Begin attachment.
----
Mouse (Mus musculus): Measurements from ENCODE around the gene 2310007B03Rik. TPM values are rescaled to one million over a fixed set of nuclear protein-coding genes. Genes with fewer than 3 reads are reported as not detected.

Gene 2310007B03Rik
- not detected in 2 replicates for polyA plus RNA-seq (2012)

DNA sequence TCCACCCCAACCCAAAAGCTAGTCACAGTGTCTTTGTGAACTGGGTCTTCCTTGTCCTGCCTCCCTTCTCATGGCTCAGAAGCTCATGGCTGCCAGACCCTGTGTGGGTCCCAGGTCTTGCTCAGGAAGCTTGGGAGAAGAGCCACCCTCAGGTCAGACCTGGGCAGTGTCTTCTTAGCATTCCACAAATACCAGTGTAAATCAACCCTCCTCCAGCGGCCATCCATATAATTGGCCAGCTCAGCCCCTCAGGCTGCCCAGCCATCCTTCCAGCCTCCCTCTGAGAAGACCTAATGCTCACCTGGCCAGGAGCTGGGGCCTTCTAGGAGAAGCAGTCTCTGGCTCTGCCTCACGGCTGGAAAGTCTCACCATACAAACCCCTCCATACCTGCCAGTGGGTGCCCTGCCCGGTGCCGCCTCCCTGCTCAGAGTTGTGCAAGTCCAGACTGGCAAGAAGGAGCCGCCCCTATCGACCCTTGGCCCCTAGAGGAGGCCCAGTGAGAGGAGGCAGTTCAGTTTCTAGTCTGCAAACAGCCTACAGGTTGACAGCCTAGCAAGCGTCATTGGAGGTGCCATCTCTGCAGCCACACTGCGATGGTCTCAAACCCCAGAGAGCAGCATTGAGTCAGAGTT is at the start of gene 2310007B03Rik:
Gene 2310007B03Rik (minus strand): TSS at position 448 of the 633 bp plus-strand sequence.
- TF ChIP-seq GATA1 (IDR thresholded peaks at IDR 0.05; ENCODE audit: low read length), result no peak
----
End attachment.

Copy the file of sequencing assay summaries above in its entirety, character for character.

Mouse (Mus musculus): Measurements from ENCODE around the gene 2310007B03Rik. TPM values are rescaled to one million over a fixed set of nuclear protein-coding genes. Genes with fewer than 3 reads are reported as not detected.

Gene 2310007B03Rik
- not detected in 2 replicates for polyA plus RNA-seq (2012)

DNA sequence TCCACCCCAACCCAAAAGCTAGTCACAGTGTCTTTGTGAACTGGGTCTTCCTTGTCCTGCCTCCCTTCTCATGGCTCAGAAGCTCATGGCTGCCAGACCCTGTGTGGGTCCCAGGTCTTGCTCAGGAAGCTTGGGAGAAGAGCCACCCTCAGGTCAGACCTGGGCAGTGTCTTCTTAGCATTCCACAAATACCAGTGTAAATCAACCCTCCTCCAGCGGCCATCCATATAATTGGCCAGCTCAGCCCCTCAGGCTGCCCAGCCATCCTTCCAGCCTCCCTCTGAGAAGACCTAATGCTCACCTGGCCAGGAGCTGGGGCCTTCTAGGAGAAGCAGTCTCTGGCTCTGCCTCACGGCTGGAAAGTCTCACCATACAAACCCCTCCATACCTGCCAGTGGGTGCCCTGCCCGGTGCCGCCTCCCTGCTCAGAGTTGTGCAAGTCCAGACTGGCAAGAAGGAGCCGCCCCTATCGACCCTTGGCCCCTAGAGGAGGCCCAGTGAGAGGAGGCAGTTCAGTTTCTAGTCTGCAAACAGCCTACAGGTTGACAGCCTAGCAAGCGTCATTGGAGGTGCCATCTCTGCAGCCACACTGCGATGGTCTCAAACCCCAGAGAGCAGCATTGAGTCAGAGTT is at the start of gene 2310007B03Rik:
Gene 2310007B03Rik (minus strand): TSS at position 448 of the 633 bp plus-strand sequence.
- TF ChIP-seq GATA1 (IDR thresholded peaks at IDR 0.05; ENCODE audit: low read length), result no peak